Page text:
Source: Flickr / 401(k) 2013.

The baby boomer generation is worried about retirement, and with good cause. Not only are they the demographic that has begun aging into that part of life, but they also carry a heavier load of debt than this age group did 10 years ago.

When the folks at Gallup asked boomers if they thought they had "enough money to do everything they want(ed) to do", the respondents who disagreed heartily also expected to delay retirement until age 73. Gallup noted that the financial crisis derailed many boomers who previously planned to retire earlier.

Mortgage debt burdens older boomers
The Consumer Finance Protection Board has released a study of older Americans and retirement security – and it's disconcerting, to say the least.

The CFPB notes that older baby boomers are shouldering more debt than ever as they approach retirement, and a big portion of that burden is mortgage debt. The report shows that mortgage debt had risen 8% between 2001 and 2010 for those aged 65 to 74 years, and 10% for persons aged 75 and older. The rate of homeownership among those over age 65 is 80%, and the median amount of debt held by this age group is now $79,000 -- compared with only $43,400 of similarly aged persons 10 years ago.

What caused this increase in housing debt?

Much of the problem was due to refinancing during the salad days before the housing crisis, as well as putting smaller down payments on purchased homes, which were often bought later in life. Retirees with hefty mortgage debt face substantially higher median monthly housing costs of $1,257, compared to the paltry $434 those without a mortgage spend per month.

Older Americans faced an increased rate of foreclosure during the Great Recession, as well – further eroding their retirement security.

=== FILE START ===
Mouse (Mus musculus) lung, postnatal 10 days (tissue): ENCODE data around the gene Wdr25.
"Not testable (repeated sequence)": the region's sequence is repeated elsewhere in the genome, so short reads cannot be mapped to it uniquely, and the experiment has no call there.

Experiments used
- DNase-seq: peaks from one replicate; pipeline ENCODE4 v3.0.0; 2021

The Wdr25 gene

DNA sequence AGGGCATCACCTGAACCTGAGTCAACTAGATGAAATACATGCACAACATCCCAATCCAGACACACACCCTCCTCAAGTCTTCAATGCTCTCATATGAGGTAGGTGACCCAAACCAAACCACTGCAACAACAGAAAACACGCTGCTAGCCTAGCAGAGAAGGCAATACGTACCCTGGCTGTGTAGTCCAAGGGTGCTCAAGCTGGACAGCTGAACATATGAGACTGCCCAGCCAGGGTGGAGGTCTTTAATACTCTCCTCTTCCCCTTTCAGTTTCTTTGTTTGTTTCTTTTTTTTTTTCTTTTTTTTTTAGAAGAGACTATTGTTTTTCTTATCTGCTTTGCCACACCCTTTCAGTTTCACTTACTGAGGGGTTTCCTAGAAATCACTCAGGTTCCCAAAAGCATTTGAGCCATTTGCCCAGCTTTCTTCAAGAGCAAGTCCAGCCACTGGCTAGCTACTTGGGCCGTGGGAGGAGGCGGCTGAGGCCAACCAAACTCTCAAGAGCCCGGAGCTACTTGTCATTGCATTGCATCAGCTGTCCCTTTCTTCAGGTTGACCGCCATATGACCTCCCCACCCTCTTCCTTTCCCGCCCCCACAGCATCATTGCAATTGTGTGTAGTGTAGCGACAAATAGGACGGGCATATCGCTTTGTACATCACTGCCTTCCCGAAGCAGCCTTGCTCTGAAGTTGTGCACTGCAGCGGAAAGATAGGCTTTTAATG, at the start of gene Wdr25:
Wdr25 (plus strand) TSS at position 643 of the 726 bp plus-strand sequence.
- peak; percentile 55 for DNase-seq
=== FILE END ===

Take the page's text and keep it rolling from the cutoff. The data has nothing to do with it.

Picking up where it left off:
Student loan debt lingers, too
Boomers also have higher levels of student debt than previous generations.

At the end of 2012, those aged 60 and older held $44 billion worth of college loan debt, and younger boomers, then aged 50 to 59, shouldered $112 billion. Together, these two age cohorts hold 17% of all outstanding student debt, as much as those aged 40- 49 years.

Even when older boomers manage to have their student loan slate wiped clean with a disability discharge, they can find themselves in quite another dilemma: owing federal income tax on the forgiven loan amount, which the government treats as income.

Sadly, there doesn't seem to be any actionable remedy for this situation, but younger generations can, at least, learn from their elders' mistakes. Many older Americans did not start saving early for college expenses, and relied heavily on loans, two problems that had added significantly to the current dilemma.

The financial crisis caught many by surprise, of course, forcing them to make choices they might not otherwise have found necessary.

Hopefully, younger Americans have incorporated these lessons into their own long-term planning, and will be able to avoid similar risks to their own retirement security.